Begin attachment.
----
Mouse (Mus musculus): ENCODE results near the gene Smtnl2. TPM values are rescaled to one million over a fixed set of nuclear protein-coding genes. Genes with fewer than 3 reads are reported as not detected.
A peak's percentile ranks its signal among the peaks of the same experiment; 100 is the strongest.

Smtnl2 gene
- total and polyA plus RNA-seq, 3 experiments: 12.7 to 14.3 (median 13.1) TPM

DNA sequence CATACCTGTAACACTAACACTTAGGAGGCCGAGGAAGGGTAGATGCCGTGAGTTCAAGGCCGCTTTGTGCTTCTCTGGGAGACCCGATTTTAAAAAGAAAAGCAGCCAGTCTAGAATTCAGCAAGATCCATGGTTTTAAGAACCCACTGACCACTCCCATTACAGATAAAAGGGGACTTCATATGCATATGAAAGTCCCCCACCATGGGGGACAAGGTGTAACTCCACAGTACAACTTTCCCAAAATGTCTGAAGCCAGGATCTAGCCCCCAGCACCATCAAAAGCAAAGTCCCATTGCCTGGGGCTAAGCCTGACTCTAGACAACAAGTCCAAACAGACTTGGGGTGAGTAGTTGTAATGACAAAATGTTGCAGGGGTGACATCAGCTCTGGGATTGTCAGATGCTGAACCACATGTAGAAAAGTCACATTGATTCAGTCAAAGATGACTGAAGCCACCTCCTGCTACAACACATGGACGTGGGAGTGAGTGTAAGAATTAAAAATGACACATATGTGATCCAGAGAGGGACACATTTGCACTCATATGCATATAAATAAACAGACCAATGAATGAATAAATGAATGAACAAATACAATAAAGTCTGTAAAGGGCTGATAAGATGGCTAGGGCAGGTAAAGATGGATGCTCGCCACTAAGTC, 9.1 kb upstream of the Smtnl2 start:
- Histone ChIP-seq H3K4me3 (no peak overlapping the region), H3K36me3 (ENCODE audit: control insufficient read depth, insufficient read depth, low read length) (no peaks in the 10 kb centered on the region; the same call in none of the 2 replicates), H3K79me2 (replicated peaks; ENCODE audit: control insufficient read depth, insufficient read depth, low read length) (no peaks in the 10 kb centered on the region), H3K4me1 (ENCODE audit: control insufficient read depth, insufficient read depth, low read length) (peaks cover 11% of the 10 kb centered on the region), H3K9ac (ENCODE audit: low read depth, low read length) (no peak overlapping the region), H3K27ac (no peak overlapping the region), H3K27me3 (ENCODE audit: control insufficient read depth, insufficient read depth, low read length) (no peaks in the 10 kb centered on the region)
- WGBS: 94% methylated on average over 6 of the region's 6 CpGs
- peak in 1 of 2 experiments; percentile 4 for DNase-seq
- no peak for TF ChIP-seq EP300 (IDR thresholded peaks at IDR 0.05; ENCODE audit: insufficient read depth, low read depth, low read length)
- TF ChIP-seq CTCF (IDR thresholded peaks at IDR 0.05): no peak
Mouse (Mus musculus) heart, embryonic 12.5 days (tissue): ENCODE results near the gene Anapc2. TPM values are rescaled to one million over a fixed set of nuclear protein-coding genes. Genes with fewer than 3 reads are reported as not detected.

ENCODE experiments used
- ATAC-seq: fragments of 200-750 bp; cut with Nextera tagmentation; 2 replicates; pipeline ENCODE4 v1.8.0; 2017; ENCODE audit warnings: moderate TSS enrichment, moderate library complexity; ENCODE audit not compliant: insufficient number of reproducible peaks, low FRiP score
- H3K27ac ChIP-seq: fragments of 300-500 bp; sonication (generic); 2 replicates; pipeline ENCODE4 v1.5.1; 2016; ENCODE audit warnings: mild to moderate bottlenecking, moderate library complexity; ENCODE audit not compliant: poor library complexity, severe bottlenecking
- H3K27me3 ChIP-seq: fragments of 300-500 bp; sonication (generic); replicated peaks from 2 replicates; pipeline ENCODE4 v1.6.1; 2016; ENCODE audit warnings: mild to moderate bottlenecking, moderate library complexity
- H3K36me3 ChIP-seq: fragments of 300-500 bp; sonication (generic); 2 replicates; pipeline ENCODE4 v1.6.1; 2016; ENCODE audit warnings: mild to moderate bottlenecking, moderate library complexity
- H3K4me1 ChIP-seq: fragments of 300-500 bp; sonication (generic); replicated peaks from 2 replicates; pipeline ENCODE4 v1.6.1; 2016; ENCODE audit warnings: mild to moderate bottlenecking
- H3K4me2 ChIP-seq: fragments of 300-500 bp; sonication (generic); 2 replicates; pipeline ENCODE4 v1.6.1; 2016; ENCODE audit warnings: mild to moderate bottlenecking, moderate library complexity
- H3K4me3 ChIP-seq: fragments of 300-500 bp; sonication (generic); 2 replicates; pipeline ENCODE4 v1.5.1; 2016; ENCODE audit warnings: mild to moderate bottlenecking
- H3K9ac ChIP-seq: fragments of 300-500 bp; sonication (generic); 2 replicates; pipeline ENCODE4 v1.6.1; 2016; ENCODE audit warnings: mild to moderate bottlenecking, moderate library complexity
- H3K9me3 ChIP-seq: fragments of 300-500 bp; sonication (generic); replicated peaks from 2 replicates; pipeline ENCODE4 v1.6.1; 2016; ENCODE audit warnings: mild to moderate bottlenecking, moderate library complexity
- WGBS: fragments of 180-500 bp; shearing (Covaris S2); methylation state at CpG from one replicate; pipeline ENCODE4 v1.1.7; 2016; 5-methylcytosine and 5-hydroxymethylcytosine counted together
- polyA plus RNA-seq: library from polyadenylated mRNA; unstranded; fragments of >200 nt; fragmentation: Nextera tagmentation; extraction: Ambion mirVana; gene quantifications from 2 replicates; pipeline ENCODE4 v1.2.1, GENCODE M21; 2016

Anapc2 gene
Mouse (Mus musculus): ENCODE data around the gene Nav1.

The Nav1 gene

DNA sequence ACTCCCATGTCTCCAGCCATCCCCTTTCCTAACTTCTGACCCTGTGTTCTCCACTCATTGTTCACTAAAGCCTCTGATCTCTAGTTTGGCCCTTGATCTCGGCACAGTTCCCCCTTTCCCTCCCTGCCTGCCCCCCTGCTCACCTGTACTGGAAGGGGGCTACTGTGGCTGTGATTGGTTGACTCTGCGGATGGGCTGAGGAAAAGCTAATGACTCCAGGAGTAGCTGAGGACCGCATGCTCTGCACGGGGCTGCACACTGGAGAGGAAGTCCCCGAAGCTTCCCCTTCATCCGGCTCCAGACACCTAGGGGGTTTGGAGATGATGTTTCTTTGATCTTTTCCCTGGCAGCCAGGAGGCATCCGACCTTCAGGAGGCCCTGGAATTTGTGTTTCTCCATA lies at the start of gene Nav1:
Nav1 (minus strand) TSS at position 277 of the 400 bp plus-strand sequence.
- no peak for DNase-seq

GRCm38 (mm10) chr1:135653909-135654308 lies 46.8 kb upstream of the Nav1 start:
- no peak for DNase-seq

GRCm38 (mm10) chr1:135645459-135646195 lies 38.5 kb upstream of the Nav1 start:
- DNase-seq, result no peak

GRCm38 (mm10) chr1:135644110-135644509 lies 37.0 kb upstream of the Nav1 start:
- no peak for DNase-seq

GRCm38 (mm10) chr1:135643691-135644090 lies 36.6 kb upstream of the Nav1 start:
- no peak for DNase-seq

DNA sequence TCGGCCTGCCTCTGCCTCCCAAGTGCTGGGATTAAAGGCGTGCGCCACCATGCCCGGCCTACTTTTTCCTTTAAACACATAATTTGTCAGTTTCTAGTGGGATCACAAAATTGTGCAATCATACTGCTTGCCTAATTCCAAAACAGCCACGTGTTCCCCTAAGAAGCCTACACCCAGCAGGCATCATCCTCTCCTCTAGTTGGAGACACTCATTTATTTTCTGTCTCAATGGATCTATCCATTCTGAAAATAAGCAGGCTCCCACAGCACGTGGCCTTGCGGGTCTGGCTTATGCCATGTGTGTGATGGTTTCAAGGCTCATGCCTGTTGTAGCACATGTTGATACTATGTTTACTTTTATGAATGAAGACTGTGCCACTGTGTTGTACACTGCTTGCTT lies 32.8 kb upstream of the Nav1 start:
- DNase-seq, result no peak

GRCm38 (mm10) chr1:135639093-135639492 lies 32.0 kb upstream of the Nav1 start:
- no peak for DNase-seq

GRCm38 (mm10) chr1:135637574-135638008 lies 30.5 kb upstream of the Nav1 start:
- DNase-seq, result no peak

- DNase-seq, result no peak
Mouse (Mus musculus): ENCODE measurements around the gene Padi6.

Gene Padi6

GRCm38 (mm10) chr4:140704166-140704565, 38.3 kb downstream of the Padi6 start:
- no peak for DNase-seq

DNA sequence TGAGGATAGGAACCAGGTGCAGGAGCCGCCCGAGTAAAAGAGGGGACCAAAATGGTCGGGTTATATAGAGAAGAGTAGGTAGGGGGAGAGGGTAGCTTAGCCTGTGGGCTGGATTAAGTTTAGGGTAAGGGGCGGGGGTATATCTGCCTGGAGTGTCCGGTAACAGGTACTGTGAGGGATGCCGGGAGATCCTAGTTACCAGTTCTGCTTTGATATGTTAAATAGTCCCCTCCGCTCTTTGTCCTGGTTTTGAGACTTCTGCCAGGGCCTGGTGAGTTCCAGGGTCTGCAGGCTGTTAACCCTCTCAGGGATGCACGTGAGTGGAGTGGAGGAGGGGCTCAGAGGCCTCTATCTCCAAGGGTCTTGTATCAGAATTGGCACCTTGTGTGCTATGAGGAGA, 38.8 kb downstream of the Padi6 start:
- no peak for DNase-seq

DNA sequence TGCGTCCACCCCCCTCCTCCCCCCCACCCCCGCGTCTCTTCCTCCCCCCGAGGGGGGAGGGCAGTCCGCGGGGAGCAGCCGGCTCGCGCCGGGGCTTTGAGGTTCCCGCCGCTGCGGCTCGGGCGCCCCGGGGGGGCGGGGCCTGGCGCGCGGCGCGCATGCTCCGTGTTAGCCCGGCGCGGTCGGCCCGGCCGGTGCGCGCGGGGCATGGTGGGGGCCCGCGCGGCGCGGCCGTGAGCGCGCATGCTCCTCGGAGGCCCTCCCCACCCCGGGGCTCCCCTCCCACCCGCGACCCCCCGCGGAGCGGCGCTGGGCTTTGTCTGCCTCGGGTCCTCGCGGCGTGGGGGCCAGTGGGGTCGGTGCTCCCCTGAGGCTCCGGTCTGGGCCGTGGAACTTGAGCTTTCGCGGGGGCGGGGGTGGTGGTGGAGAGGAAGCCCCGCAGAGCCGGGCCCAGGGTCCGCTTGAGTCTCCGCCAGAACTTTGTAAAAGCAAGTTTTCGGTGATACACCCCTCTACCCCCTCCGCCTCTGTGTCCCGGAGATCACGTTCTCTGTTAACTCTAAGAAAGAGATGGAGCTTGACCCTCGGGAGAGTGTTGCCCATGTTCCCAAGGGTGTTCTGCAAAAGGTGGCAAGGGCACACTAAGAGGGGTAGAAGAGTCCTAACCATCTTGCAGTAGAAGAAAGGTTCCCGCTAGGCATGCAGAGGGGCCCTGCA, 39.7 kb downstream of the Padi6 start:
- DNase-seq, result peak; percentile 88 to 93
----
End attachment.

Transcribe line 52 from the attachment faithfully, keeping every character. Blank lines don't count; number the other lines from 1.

- DNase-seq, result peak; percentile 88 to 93